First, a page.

Thursday, March 27, 2014

Fireside Chat: Matrix Topography

I'm in the process of putting together a new story arc, and I decided I wanted to challenge myself and build a Matrix-centric story line. Now, in most of my games the Matrix is seen as a tool, something my players interact with to accomplish the mission, and not as a crucial part of the gaming session. A lot of this is a hold over from Shadowrun 3rd Edition when running the Matrix was a very painful experience.

However, in Shadowrun 5th Edition the Matrix blends with the real-world action a bit better. While it's still not perfect, it's close. So, with that I mind I sat down to think about what I wanted the Matrix interactions to look like. In previous games I always tried to make Matrix hosts ritzy, and glamorous, wild colors, and crazy layouts. However, as I started planning the run I realized that from the perspective of a system administrator, that's the last thing I would want.

A Matrix host is tied to a physical location, so, why would you design your Matrix host to be wildly different from your physical location? Especially in the case of an office building, bank, factory, or other production facility.

I started with the first major location, a boat yard in Everett.I modeled the location on Vigor Industries, a real-world shipbuilder in Seattle. I had a good idea of the yard layout that I wanted, several large dry docs, fabrication sheds, storage sheds, liquid tanks, parking, etc. all enclosed by a high fence, and a legacy drone on rail system, that's a hold-over from Shadowrun 4th Edition.

With the physical layout roughed out I turned over to the Matrix. At first, I envisioned this nautical themed host, with boats, and pirates, and parrot IC. This seemed like an amazing idea at first, but as I played with it more, and the physical location came together, the analogy fell apart. It simply was a pain to remember the pirate-centric theme as I developed the run. I realized, that if I couldn't remember the theme in planning, I wasn't going to remember it at the table.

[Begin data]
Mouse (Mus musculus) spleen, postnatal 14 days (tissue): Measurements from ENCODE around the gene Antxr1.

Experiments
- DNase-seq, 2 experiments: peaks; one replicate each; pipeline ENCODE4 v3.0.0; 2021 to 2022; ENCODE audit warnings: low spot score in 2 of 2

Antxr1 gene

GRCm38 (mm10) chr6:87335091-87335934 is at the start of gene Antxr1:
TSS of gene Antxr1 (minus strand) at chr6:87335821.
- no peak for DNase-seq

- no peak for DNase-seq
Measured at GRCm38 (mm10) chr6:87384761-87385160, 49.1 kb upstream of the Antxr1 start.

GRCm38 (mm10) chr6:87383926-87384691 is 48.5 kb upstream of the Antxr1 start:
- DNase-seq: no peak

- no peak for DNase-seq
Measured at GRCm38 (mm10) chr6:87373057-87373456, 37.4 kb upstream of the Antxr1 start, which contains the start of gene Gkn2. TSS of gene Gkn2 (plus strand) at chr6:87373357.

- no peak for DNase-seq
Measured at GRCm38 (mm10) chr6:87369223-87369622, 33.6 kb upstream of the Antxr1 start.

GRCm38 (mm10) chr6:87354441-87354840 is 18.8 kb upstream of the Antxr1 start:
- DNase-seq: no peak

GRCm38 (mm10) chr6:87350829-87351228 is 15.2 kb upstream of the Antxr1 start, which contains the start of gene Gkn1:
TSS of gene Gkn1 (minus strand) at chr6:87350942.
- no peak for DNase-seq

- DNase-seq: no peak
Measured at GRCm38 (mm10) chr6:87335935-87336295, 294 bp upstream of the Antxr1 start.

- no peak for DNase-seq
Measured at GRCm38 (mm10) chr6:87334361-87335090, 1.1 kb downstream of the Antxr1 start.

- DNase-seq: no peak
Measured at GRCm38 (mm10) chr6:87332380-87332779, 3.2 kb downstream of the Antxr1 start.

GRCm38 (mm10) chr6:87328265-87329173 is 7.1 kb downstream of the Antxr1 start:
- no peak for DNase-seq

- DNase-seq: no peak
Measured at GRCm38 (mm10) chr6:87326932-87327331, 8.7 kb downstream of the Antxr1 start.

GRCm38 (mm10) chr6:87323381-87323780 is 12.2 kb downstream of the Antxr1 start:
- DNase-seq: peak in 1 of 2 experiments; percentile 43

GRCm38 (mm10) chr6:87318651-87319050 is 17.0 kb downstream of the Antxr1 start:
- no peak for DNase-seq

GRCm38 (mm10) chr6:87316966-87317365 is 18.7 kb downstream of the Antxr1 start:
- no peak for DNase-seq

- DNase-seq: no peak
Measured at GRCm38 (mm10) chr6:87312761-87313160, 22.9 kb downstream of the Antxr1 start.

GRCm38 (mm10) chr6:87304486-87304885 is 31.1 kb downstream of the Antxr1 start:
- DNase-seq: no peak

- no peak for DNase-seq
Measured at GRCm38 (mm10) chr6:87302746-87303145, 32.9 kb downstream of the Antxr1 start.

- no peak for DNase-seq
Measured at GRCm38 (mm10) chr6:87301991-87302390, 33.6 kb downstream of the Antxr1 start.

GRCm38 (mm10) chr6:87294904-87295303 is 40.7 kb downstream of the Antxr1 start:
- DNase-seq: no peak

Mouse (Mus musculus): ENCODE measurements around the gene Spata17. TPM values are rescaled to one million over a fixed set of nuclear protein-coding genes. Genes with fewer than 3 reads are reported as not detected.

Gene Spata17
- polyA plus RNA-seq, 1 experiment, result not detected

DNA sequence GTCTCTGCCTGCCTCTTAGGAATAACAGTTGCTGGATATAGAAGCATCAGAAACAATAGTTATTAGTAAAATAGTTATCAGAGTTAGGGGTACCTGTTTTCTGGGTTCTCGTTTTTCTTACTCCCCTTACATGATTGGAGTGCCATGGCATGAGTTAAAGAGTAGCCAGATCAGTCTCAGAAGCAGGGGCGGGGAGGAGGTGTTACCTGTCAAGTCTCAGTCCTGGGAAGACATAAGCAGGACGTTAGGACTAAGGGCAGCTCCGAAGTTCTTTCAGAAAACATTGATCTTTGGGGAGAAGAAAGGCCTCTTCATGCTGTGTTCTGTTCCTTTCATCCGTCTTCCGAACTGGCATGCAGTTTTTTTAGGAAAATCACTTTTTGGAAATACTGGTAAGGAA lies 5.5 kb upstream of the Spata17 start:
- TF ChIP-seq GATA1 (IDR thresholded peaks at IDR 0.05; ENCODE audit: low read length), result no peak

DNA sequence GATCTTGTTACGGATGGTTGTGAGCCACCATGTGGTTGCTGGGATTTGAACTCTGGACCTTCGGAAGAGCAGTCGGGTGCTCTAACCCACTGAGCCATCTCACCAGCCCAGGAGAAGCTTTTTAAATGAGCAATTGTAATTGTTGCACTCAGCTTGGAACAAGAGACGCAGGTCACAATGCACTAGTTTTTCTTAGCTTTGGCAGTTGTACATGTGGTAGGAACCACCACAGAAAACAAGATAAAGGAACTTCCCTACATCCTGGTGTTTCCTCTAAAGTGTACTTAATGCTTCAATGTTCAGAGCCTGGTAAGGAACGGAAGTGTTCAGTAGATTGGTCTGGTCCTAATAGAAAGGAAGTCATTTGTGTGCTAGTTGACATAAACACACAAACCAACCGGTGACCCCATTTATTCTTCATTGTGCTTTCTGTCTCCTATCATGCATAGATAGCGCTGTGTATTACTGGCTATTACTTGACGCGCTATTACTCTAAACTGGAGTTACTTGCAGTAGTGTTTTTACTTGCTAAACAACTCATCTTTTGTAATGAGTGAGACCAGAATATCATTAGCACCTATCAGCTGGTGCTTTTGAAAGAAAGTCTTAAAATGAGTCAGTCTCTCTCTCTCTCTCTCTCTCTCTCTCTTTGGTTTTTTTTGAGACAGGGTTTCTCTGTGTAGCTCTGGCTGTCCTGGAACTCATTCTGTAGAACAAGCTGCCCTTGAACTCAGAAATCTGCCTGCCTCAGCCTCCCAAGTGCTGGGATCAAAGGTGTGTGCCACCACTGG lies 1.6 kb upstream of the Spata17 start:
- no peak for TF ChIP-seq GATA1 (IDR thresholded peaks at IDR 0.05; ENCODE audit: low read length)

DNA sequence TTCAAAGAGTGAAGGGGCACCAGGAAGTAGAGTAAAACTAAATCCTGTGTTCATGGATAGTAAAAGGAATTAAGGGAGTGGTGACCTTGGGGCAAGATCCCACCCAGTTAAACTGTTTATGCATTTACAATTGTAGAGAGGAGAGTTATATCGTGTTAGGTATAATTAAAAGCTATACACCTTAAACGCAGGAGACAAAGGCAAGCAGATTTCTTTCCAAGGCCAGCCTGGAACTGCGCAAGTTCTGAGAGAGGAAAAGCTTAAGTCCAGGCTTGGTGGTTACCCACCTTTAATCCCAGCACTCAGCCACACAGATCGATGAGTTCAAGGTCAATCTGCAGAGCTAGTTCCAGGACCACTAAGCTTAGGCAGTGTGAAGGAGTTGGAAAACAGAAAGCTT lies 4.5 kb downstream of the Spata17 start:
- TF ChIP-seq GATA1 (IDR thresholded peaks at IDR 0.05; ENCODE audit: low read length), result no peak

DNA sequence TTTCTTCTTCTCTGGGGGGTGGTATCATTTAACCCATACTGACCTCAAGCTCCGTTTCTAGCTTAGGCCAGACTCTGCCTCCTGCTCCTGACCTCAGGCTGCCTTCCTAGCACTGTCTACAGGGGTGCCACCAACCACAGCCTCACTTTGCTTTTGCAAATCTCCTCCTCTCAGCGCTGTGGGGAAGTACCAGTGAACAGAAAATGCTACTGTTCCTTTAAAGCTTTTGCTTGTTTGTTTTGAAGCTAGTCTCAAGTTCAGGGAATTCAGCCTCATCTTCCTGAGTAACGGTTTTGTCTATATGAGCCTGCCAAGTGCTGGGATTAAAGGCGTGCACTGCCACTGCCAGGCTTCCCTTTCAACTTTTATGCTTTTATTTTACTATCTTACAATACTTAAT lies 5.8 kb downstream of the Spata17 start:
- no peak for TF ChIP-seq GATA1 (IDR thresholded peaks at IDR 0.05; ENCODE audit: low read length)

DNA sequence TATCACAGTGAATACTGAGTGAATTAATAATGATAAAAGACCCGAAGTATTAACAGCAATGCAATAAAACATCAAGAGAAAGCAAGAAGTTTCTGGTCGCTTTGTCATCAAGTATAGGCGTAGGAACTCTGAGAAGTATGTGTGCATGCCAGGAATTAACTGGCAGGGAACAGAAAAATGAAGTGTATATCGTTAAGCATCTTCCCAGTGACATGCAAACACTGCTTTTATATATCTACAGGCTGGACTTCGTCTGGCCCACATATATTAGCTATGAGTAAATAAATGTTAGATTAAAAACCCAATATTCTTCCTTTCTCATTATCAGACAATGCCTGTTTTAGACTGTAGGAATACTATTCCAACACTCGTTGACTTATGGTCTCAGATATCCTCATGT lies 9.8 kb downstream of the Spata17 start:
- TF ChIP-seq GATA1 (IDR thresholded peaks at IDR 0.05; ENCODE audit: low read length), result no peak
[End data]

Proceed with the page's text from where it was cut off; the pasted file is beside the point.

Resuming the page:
With that in mind I sat back with a coffee and thought about the problem from a real world view. I've worked in web design, both front end, and back end development, and I wondered if I was handed the challenge of designing a Matrix host for a shipyard, what would it look like? How would I design it if I had to sit and maintain it day after day.

I started with the drones. I wanted legacy drones on a rail, with a smaller number of tracked drones inside, and a large group of worker drones in cradles and on charging pads around the 12 acre facility. All of these were represented in the Matrix by an icon that roughly mirrored their function. Welder drones looked like a MIG set, trundle drones looked like a hand cart, etc. Security drones used their default icon, and so would be immediately recognizable to my team, with a spot check, and possibly a knowledge check.

With the drones sorted, I moved on to the buildings. I theorized that with RFID tags, and smart inventory systems, there's no reason that the security rigger shouldn't be able to see the buildings contents, once he had a mark on the building's icon. With this in mind, I developed a layer-cake model for the buildings. Each building was an icon itself. Once a building was marked, the contents icons would become visible, and the building itself would become translucent. Each of these icons would display their contents, unless the container was secured, then it would have to be hacked, and marked, like any other icon. This lets me handle the large amount of material in a fairly natural way, without a cumbersome analogy.

Cranes, dry-dock controls, tenders, and other large machinery would be represented by their own icons. As if they were large drones themselves. As I thought about the cranes, and other large machines I couldn't think of a reason they wouldn't be rigger adapted. With rigger adaption you run the risk of your players deciding to drive a crane into the sound, which I guess I'll deal with if/when it happens.